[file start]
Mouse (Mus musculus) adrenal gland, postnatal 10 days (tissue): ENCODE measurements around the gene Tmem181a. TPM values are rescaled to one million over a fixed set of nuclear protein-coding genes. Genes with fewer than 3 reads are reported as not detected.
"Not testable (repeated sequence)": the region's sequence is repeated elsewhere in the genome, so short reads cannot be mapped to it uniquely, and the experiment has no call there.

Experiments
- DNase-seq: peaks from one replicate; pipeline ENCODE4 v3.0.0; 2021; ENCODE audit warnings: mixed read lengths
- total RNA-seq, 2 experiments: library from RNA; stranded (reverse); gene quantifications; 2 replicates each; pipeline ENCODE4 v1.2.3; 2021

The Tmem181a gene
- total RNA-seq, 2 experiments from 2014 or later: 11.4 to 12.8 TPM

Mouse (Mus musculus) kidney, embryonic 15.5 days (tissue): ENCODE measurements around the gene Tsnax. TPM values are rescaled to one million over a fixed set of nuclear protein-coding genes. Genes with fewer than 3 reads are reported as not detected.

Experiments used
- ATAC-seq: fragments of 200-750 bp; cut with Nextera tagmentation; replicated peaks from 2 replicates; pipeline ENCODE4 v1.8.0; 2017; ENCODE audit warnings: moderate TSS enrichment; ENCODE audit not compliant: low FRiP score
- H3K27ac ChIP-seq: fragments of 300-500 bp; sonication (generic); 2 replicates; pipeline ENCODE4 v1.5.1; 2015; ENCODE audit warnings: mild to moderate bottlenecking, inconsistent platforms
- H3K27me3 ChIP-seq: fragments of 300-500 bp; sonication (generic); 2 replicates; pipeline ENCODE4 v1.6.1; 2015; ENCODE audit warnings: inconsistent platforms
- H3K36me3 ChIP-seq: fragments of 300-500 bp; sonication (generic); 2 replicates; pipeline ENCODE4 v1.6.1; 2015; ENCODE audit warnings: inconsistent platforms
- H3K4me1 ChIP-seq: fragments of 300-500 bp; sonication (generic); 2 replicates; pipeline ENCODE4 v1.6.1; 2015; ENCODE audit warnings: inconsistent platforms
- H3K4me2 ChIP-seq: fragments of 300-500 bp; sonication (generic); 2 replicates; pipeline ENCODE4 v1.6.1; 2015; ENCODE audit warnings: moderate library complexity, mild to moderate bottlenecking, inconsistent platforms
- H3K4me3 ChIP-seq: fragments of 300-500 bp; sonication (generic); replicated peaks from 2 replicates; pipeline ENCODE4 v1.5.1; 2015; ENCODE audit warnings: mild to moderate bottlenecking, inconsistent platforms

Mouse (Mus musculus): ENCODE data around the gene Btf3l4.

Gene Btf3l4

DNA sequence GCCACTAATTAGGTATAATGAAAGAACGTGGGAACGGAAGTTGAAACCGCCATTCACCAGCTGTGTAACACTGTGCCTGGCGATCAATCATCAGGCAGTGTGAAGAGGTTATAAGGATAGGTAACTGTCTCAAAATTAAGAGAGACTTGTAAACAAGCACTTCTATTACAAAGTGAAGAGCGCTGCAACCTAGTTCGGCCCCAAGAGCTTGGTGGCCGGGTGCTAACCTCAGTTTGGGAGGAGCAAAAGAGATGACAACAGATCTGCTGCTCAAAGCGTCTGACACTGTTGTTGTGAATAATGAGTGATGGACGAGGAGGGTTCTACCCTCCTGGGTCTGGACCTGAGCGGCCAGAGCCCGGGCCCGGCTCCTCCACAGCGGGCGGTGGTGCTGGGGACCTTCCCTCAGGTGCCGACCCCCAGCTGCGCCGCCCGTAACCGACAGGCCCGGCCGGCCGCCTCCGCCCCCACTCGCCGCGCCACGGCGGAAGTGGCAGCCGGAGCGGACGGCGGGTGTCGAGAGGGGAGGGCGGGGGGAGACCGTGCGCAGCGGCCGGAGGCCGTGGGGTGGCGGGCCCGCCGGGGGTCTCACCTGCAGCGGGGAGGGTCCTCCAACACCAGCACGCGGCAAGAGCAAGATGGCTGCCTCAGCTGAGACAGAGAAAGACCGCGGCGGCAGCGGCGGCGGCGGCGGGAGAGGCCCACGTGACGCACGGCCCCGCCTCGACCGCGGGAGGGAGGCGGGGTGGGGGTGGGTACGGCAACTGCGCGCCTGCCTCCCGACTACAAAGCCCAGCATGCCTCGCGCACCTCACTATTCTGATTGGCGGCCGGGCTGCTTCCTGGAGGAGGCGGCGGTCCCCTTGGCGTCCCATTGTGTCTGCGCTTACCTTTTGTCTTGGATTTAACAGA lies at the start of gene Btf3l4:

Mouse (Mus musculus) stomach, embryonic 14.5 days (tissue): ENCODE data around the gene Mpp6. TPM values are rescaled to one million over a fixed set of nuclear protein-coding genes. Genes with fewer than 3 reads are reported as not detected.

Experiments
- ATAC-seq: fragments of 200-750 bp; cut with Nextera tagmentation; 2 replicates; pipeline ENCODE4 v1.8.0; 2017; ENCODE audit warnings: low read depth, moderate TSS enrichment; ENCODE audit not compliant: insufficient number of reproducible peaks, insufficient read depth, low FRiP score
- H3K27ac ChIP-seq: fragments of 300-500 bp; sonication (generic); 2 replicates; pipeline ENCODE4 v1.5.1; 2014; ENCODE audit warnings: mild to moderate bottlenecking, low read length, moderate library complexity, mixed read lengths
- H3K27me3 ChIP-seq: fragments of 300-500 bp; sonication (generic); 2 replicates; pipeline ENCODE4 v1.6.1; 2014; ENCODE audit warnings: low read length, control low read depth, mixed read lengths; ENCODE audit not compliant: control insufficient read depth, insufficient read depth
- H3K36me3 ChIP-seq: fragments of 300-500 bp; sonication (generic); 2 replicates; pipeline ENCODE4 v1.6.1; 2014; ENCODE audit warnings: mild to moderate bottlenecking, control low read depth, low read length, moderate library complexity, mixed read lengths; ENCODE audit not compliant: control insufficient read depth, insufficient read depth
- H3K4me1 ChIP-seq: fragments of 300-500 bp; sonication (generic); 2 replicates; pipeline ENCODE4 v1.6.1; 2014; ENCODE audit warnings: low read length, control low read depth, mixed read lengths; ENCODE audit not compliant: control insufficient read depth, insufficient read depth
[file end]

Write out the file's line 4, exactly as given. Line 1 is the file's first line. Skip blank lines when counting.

- DNase-seq: peaks from one replicate; pipeline ENCODE4 v3.0.0; 2021; ENCODE audit warnings: mixed read lengths